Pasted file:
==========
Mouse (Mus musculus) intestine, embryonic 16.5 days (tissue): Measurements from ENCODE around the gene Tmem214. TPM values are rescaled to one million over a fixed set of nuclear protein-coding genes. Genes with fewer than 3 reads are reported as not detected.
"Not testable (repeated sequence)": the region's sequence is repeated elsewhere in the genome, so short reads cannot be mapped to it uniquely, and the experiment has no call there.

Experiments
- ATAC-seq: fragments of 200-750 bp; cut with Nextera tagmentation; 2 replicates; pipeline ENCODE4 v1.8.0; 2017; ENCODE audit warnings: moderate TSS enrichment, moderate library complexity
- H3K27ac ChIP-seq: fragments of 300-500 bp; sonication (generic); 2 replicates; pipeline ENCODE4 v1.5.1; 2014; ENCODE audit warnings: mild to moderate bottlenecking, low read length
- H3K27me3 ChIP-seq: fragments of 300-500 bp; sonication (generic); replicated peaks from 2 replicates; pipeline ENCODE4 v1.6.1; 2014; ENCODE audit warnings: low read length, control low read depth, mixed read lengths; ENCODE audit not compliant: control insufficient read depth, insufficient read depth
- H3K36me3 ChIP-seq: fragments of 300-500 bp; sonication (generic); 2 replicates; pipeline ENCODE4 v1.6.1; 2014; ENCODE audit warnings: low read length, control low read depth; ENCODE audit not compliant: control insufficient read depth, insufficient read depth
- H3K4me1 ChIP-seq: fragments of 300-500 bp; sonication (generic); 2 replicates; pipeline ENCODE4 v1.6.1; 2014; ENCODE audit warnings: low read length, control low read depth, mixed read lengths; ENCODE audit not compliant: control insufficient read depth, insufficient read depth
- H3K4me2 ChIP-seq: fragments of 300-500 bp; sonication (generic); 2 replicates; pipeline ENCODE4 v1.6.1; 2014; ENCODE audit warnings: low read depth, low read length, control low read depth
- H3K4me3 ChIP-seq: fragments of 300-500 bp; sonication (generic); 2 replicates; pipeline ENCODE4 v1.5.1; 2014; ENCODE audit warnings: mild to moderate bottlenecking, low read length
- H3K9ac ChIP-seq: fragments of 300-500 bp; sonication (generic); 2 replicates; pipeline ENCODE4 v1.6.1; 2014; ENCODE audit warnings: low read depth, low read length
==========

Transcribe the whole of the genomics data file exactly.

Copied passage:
Mouse (Mus musculus) intestine, embryonic 16.5 days (tissue): Measurements from ENCODE around the gene Tmem214. TPM values are rescaled to one million over a fixed set of nuclear protein-coding genes. Genes with fewer than 3 reads are reported as not detected.
"Not testable (repeated sequence)": the region's sequence is repeated elsewhere in the genome, so short reads cannot be mapped to it uniquely, and the experiment has no call there.

Experiments
- ATAC-seq: fragments of 200-750 bp; cut with Nextera tagmentation; 2 replicates; pipeline ENCODE4 v1.8.0; 2017; ENCODE audit warnings: moderate TSS enrichment, moderate library complexity
- H3K27ac ChIP-seq: fragments of 300-500 bp; sonication (generic); 2 replicates; pipeline ENCODE4 v1.5.1; 2014; ENCODE audit warnings: mild to moderate bottlenecking, low read length
- H3K27me3 ChIP-seq: fragments of 300-500 bp; sonication (generic); replicated peaks from 2 replicates; pipeline ENCODE4 v1.6.1; 2014; ENCODE audit warnings: low read length, control low read depth, mixed read lengths; ENCODE audit not compliant: control insufficient read depth, insufficient read depth
- H3K36me3 ChIP-seq: fragments of 300-500 bp; sonication (generic); 2 replicates; pipeline ENCODE4 v1.6.1; 2014; ENCODE audit warnings: low read length, control low read depth; ENCODE audit not compliant: control insufficient read depth, insufficient read depth
- H3K4me1 ChIP-seq: fragments of 300-500 bp; sonication (generic); 2 replicates; pipeline ENCODE4 v1.6.1; 2014; ENCODE audit warnings: low read length, control low read depth, mixed read lengths; ENCODE audit not compliant: control insufficient read depth, insufficient read depth
- H3K4me2 ChIP-seq: fragments of 300-500 bp; sonication (generic); 2 replicates; pipeline ENCODE4 v1.6.1; 2014; ENCODE audit warnings: low read depth, low read length, control low read depth
- H3K4me3 ChIP-seq: fragments of 300-500 bp; sonication (generic); 2 replicates; pipeline ENCODE4 v1.5.1; 2014; ENCODE audit warnings: mild to moderate bottlenecking, low read length
- H3K9ac ChIP-seq: fragments of 300-500 bp; sonication (generic); 2 replicates; pipeline ENCODE4 v1.6.1; 2014; ENCODE audit warnings: low read depth, low read length